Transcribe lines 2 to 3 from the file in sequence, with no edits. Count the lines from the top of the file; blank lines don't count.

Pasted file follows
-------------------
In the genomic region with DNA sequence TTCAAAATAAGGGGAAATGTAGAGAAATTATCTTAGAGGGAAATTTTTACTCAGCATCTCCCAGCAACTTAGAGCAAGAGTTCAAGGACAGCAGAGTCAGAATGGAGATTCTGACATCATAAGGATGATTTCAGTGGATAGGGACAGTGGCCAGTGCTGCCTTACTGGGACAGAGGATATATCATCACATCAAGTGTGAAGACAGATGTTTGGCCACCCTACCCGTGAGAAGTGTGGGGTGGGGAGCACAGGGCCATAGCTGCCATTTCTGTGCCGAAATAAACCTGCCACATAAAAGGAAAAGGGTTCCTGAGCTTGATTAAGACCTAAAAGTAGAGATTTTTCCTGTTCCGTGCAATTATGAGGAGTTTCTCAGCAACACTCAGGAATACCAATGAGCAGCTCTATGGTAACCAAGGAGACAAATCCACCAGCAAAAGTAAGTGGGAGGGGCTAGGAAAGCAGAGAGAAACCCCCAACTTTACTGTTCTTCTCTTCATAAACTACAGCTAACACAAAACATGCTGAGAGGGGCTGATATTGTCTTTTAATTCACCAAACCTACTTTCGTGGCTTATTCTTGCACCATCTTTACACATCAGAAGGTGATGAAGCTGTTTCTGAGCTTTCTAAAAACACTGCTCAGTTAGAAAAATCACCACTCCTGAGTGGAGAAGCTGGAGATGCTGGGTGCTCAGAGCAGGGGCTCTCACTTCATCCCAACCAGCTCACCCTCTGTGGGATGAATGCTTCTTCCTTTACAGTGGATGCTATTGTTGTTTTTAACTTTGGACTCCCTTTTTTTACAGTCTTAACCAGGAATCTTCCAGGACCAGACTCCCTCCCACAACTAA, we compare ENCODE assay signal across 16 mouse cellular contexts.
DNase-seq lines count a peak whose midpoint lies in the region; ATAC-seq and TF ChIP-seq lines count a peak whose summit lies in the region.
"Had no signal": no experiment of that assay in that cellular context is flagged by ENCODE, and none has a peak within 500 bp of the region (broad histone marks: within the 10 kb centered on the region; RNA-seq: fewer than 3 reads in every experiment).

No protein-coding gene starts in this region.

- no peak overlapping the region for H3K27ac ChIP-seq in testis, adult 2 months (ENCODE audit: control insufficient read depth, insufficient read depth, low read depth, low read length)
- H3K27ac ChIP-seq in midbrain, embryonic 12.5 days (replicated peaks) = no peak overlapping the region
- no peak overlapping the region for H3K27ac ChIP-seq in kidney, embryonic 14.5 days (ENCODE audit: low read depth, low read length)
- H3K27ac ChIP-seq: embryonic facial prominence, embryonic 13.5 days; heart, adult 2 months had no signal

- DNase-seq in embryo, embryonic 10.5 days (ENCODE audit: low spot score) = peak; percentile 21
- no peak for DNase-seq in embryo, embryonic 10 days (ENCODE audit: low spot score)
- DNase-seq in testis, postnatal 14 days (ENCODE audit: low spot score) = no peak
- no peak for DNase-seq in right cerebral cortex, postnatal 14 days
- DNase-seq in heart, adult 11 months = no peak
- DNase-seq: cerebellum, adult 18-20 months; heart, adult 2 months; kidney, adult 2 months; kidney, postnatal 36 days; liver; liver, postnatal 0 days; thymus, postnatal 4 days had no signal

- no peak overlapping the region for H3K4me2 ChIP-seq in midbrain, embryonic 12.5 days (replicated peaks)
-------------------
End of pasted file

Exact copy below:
DNase-seq lines count a peak whose midpoint lies in the region; ATAC-seq and TF ChIP-seq lines count a peak whose summit lies in the region.
"Had no signal": no experiment of that assay in that cellular context is flagged by ENCODE, and none has a peak within 500 bp of the region (broad histone marks: within the 10 kb centered on the region; RNA-seq: fewer than 3 reads in every experiment).